Saturday, August 30, 2014

Captain John Ingham Blencowe, Eastern Command

John Ingham Blencowe was born at Hurstpierpoint, Sussex on 15th December 1860.  He appears on the 1861 census as the second son of John George Blencowe and Frances Campion Blencowe.  At the time the census was taken, John Ingham was four months old and his elder brother, Robert Campion Blencowe, was two.  The family lived at Bineham Mansion in Chailey.

John George Blencowe was the only son of Robert Willis Blencowe and and had inherited a considerable sum of money plus the combined estates of The Hooke and Bineham.  When he married Frances Campion, an heiress in her own right, he received an additional marriage settlement of nine thousand pounds.  As well as being a significant landowner (the 1861 census notes that he owns 220 acres and is the employer of eleven men and two boys), John George Blencowe was also a Member of Parliament (1859-1865) and, like his father before him, a magistrate at Lewes, serving there from 1842 until 1897; the longest serving magistrateexcept for the Duke of Richmond.

I have been unable to locate the Blencowe family on the 1871 census.  John George Blencowe and Frances Blencowe appear on the 1881 census still living at Bineham but by this time, their three sons (William Poole Blencowe was the third son, born in 1869) had obviously left the family manison.  In 1881, the census recorded John George Blencowe, (aged 64), Frances Blencowe (51) and their five daughters: Florence C Blencowe (aged 21), Harriet Blencowe (aged 18), Frances I[sabel] Blencowe (aged 16), Mary Blencowe (aged 15) and Penelope E Blencowe (aged 13).

On the 1891 census, John George and his wife are still at Bineham with their daughters although by now, Florence C Blencowe had married and become Florence C Drummond. Her son, Frederick John Drummond (whose birth was registered in the September quarter of 1891) would later be killed in action in the First World War.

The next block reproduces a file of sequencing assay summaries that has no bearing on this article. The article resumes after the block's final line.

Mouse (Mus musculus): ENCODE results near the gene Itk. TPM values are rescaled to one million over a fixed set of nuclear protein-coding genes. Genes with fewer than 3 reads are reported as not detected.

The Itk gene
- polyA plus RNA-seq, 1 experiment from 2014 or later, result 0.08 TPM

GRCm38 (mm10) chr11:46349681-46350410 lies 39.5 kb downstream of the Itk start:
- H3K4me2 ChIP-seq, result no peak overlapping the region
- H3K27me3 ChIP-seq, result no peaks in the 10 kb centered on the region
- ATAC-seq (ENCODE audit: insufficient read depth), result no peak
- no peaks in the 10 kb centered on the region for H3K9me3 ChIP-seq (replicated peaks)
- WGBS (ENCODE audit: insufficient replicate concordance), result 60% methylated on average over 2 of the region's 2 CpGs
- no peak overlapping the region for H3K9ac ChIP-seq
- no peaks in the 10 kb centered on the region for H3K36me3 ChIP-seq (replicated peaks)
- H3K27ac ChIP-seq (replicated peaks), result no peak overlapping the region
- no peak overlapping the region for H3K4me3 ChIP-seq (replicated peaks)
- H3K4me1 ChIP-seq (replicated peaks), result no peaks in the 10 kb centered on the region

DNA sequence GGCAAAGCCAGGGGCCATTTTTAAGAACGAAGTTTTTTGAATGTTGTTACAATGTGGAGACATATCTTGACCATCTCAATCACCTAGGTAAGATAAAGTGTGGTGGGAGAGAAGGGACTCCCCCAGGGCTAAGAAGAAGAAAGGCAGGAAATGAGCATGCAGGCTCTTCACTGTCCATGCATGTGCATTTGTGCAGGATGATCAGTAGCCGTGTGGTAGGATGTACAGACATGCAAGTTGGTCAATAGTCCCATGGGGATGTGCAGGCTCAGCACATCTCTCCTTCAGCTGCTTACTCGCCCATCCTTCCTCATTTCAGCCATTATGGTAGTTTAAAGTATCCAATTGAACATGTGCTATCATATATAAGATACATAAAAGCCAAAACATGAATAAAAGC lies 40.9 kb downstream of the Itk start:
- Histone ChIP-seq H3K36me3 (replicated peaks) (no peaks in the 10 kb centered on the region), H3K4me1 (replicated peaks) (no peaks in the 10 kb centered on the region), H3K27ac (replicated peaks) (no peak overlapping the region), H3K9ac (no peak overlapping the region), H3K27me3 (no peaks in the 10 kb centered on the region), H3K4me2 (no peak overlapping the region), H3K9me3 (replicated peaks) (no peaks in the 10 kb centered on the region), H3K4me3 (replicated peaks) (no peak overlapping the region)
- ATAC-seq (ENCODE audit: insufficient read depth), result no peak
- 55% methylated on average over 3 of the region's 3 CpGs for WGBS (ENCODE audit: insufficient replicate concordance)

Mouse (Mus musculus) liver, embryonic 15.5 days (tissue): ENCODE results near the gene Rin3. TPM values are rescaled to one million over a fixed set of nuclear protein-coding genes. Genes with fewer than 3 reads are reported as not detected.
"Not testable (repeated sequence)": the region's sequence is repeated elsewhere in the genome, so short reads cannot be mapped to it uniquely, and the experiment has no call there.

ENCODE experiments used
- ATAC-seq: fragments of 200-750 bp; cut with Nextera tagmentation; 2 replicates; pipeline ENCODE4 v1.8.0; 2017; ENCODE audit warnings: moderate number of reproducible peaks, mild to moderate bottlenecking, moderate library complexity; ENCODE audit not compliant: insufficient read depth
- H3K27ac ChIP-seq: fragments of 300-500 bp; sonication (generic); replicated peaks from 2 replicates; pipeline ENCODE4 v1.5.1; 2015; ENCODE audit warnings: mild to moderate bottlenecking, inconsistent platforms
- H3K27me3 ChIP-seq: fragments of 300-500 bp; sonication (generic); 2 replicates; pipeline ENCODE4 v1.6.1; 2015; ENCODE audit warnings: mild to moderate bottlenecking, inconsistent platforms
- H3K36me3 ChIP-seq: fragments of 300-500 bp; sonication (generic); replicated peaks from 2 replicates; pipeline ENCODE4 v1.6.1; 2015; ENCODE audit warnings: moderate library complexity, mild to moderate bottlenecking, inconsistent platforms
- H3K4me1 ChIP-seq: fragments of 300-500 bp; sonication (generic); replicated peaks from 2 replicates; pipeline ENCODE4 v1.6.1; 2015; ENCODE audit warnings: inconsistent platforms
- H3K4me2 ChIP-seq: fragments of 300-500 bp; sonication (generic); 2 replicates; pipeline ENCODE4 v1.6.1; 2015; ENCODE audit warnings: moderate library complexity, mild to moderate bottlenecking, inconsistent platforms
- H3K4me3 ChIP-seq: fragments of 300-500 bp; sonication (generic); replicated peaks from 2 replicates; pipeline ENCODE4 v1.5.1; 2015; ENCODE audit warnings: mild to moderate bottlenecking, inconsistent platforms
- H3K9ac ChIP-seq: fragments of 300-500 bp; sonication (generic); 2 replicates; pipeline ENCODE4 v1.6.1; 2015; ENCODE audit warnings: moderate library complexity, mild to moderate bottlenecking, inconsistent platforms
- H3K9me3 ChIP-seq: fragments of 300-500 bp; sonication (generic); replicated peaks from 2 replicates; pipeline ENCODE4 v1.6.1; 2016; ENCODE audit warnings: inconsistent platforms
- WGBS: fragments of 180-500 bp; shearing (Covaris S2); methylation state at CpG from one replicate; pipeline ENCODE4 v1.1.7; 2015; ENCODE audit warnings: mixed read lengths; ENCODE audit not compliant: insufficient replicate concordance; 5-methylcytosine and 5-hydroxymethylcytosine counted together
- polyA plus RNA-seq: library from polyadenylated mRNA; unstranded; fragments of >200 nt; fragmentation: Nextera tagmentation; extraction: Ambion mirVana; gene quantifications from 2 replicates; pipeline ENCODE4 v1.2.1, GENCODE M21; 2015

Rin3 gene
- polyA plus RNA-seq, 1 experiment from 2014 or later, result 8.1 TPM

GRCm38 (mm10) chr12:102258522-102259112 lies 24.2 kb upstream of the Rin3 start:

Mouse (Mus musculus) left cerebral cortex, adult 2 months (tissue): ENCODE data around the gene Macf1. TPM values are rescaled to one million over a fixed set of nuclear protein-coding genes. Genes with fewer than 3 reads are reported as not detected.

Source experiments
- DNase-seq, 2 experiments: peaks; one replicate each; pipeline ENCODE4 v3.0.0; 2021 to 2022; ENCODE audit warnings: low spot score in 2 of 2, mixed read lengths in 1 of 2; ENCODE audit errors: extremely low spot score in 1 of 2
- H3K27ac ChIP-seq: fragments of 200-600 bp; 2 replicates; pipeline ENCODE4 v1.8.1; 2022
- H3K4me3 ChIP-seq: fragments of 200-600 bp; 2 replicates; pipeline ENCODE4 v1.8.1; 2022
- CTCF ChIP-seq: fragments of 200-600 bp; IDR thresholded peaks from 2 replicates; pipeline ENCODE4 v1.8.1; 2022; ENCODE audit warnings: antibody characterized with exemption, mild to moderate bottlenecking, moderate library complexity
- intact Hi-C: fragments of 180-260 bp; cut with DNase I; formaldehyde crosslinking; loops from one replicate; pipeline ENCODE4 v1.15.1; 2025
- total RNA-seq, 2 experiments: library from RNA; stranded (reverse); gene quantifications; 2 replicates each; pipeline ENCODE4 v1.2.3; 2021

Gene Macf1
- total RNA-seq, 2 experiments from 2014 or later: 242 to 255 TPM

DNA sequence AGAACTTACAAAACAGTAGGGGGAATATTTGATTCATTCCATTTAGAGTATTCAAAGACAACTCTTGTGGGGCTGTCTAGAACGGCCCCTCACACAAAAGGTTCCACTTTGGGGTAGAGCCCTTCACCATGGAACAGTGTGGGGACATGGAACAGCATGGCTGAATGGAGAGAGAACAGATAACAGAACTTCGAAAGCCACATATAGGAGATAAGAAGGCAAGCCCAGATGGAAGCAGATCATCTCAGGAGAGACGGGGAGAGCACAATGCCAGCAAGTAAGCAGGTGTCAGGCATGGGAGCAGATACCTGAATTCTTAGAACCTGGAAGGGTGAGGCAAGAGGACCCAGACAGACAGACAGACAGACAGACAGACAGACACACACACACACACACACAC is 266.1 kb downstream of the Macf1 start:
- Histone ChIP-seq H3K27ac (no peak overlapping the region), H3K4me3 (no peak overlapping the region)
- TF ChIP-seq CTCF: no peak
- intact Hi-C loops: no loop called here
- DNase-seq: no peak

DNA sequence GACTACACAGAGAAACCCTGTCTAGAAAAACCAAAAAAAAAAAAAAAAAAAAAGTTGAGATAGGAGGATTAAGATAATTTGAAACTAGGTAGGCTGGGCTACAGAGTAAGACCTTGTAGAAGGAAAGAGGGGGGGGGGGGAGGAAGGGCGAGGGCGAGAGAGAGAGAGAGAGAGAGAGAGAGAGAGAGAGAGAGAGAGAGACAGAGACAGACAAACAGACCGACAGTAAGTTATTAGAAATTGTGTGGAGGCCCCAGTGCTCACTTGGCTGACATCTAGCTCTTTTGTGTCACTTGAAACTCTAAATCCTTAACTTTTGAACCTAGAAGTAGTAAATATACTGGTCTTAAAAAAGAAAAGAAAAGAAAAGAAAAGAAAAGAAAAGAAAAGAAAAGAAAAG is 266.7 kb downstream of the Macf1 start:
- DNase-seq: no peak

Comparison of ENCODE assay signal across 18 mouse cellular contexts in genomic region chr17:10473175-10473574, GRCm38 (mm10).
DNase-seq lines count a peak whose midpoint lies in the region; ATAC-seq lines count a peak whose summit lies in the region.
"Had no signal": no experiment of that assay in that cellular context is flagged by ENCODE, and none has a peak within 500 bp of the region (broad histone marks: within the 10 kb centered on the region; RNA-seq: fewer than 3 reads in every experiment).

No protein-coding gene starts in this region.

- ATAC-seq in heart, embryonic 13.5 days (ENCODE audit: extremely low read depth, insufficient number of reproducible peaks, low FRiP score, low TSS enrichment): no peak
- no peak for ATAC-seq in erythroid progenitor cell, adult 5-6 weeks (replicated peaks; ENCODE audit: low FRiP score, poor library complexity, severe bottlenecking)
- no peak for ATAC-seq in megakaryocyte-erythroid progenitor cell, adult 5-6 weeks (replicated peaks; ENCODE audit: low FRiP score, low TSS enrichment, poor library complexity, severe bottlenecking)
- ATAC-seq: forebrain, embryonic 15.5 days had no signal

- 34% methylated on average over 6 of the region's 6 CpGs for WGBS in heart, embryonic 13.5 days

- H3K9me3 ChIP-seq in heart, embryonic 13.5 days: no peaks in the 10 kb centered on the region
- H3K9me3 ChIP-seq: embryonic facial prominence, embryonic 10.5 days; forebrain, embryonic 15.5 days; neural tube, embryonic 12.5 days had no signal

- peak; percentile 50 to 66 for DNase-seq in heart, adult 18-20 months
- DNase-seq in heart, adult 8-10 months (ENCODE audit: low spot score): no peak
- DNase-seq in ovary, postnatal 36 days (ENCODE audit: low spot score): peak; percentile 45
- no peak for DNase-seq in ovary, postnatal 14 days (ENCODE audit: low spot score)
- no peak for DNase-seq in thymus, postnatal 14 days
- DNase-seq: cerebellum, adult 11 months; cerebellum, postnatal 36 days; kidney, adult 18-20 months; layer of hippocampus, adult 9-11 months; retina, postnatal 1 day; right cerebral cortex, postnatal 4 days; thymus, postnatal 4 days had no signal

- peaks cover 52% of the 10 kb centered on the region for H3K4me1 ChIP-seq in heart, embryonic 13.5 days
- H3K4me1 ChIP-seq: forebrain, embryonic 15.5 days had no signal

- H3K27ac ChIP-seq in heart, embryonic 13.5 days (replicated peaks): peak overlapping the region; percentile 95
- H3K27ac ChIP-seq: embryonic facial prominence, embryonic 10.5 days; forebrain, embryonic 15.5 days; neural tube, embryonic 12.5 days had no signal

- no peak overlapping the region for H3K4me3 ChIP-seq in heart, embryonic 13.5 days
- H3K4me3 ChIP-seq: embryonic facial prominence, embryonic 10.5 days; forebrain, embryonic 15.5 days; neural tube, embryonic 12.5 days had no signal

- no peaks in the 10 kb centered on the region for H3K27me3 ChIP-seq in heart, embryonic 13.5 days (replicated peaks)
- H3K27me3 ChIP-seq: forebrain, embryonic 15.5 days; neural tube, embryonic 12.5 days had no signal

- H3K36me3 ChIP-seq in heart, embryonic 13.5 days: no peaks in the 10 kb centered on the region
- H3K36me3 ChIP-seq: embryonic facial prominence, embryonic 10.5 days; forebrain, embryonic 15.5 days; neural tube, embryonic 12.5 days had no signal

John Ingham Blencowe (aged 30) appears on the census living at Court House, Lewes with his 29 year old wife Mabel Frances Blencowe and their daughter, Margaret P[enelope] Blencowe (aged one).  Mabel’s maiden name was Ingram and she was one of seven daughters living at Ades in Chailey.

On the 1901 census, John Ingham Blencowe’s name appears under the parish of St Michael’s in Lewes.  He and his family were living at Pelham House with John Ingham’s profession noted as Land Agent.  The family comprised his 39 year old wife Mabel Frances Blencowe and their daughter, Margaret P Blencowe (aged 11).  Staying with them was Thomas A Ingram, John’s nephew as well as his pupil.

According to John Ingham’s application for a commission in the Sussex Yeomanry (TF) which he completed on 18th September 1914 (aged 53), he had previously served with the regiment as a sergeant between 1902 and 1905, being discharged in 1905 on the expiration of his time.  On his application he indicated that he had been educated at (what looks like) Bradfied College and Brasenose College, Oxford.  He gave his address for correspondence as Cinder Farm, Chailey and his profession as Land Agent.

John Ingham Blencowe was appointed 2nd lieutenant with the 2/1st Sussex Yeomanry on 5th October 1914, temporary lieutenant on 18th February 1915 and then temporary major on 6th April 1915. 

In December 1916, Major John Ingham Blencowe was appointed as Assistant War Department Agent and Valuer for Eastern Command and continued in this role, gaining the final rank of captain, until his duties ceased on 10th July 1920.

John Ingham Blencowe lived at Pelham House in Lewes (now the council offices) and eventually moved to Church House in Chailey where he died in 1945 at the age of 85.

The Blencowe family was one of the most influential families in Chailey and their names crop up time and time again in contemporary newspaper cuttings.  Robert Campion Blencowe and Frances Isabel Blencowe in particular, also played significant roles in the village during the war years.

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